Many Indigenous people believe that one should never whistle at night. This belief takes many forms: for instance, Native Hawaiians believe it summons the Hukai’po, the spirits of ancient warriors, and Native Mexicans say it calls Lechuza, a witch that can transform into an owl. But what all these legends hold in common is the certainty that whistling at night can cause evil spirits to appear—and even follow you home.

Mathilda Zeller is co-repped by Amanda Orozco and Laura Cameron.

BURN YOUR SH*T by Lori Dyan (Collins) 

Rituals are routines infused with loving intention. The empowerment and unburdening they provide is immense and undeniable. Whether you’re releasing something (or someone) with a Full Moon ritual, elevating your morning skincare routine with a ceremony of self-love or celebrating a milestone moment, rituals can enrich—and even transform—your life.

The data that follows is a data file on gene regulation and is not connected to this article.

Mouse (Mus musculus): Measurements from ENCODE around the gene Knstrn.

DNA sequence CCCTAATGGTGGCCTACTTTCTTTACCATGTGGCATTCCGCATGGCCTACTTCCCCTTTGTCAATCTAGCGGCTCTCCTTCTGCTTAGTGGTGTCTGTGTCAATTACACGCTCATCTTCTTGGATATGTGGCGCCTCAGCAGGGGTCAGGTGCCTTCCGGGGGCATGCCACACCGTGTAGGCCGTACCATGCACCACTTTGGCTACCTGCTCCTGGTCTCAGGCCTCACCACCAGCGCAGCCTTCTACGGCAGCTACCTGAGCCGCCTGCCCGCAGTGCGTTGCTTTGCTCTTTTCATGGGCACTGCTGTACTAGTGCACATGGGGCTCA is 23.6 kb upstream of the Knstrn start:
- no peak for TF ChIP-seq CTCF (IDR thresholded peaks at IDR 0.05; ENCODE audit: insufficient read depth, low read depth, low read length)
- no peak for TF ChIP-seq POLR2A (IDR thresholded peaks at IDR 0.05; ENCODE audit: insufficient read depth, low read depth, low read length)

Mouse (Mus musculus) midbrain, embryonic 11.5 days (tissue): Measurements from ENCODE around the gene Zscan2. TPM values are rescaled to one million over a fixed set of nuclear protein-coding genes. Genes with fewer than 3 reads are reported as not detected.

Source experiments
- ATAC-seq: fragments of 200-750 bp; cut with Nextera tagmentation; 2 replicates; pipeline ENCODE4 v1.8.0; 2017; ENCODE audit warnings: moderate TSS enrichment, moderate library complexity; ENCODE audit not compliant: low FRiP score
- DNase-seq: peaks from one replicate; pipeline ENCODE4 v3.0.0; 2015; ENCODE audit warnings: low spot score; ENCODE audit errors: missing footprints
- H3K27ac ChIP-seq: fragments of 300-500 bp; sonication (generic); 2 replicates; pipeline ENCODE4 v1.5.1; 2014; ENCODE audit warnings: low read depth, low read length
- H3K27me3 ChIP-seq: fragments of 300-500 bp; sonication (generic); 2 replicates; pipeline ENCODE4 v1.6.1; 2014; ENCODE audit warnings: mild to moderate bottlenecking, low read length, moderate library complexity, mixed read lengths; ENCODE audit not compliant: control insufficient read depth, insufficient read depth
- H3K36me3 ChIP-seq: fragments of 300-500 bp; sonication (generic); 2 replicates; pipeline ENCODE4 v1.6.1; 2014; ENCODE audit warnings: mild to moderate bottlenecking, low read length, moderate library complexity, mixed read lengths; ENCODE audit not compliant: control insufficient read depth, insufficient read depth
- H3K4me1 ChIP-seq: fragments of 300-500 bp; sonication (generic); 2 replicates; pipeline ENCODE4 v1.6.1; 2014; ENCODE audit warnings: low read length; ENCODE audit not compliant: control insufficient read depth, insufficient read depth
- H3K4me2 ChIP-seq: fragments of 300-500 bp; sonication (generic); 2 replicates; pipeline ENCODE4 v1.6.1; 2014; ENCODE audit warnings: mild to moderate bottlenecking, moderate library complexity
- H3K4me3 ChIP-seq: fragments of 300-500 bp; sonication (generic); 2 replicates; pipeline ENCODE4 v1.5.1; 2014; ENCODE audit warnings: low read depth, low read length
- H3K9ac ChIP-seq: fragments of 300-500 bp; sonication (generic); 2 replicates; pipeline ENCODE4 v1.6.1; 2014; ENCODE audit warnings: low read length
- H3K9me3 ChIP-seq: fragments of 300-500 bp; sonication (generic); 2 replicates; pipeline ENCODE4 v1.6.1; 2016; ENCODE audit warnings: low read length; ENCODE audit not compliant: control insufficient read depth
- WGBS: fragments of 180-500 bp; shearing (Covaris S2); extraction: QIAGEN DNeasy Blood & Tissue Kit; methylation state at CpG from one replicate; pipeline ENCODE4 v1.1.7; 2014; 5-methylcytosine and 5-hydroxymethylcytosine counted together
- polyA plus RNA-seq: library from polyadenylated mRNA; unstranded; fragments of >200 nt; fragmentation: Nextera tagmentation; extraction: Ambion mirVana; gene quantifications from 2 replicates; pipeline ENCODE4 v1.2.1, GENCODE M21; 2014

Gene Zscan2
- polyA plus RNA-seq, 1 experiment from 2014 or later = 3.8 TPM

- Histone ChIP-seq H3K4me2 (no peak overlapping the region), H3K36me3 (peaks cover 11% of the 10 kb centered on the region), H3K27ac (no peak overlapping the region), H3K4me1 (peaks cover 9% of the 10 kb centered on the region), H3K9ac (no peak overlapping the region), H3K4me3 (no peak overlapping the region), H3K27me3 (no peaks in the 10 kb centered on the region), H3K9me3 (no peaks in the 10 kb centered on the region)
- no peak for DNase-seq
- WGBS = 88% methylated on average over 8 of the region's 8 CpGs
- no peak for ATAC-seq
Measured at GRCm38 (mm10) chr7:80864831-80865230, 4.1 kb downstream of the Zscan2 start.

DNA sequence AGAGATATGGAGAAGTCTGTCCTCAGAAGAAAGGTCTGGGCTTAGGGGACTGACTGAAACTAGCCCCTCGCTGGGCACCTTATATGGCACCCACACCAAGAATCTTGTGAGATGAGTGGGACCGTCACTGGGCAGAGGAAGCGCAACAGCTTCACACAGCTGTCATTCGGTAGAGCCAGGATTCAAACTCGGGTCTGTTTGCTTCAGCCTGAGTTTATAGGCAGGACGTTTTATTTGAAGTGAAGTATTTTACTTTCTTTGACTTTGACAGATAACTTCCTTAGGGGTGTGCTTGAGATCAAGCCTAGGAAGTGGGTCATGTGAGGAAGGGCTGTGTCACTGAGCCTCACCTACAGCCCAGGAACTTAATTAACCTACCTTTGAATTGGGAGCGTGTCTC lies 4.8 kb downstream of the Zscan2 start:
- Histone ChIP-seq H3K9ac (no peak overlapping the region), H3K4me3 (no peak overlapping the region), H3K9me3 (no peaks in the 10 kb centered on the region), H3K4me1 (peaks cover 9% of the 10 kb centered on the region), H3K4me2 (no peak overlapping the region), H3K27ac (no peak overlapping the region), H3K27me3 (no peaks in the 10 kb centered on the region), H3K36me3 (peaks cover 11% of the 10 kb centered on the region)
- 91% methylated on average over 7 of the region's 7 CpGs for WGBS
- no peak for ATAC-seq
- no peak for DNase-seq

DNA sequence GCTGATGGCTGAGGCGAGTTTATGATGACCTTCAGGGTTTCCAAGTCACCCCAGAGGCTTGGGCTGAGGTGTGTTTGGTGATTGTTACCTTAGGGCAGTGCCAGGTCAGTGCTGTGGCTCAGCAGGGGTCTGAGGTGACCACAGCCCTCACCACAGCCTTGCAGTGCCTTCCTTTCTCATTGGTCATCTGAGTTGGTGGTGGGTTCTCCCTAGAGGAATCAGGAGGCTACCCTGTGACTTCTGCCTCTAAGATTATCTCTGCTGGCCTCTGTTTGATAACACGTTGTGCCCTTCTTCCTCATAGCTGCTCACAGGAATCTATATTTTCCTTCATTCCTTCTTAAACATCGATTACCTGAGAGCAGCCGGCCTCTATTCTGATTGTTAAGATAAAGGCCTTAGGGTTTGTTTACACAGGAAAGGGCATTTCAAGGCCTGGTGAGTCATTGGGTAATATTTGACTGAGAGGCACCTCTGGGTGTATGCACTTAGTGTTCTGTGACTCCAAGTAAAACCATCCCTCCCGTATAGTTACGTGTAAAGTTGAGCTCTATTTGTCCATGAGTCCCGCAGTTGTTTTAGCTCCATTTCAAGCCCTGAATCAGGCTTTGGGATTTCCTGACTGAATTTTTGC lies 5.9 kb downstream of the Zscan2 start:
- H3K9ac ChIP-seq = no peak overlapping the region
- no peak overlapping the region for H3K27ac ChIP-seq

Lori Dyan is represented by Alexandra D’Amico.

A SEASON IN CHEZGH’UN by Darrel McLeod (Douglas & McIntyre) 

James, a talented and conflicted Cree man from a tiny settlement in Northern Alberta, has settled into a comfortable middle-class life in Kitsilano, a trendy neighbourhood of Vancouver. He is living the life he had once dreamed of—travel, a charming circle of sophisticated friends, a promising career and a loving relationship with a caring man—but he chafes at being assimilated into mainstream society, removed from his people and culture.

Darrel McLeod is represented by Carolyn Forde.

MY INDIAN SUMMER by Joseph Kakwinokanasum (​Tidewater Press)